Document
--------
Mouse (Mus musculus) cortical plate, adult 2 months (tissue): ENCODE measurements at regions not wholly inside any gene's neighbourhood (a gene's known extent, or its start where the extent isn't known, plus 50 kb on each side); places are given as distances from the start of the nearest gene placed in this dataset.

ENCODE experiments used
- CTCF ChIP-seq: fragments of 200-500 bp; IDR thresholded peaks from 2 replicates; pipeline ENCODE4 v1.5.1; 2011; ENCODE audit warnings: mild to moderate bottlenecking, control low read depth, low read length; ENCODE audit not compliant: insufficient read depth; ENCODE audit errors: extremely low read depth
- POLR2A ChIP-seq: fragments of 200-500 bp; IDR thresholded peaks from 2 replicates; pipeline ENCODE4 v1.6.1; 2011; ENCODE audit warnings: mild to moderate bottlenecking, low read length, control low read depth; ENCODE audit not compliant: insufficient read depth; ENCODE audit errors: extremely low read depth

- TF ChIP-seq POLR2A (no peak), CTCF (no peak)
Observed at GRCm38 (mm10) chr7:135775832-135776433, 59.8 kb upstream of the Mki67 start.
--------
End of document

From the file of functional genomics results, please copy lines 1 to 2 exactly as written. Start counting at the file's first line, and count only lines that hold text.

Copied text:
Mouse (Mus musculus) cortical plate, adult 2 months (tissue): ENCODE measurements at regions not wholly inside any gene's neighbourhood (a gene's known extent, or its start where the extent isn't known, plus 50 kb on each side); places are given as distances from the start of the nearest gene placed in this dataset.

ENCODE experiments used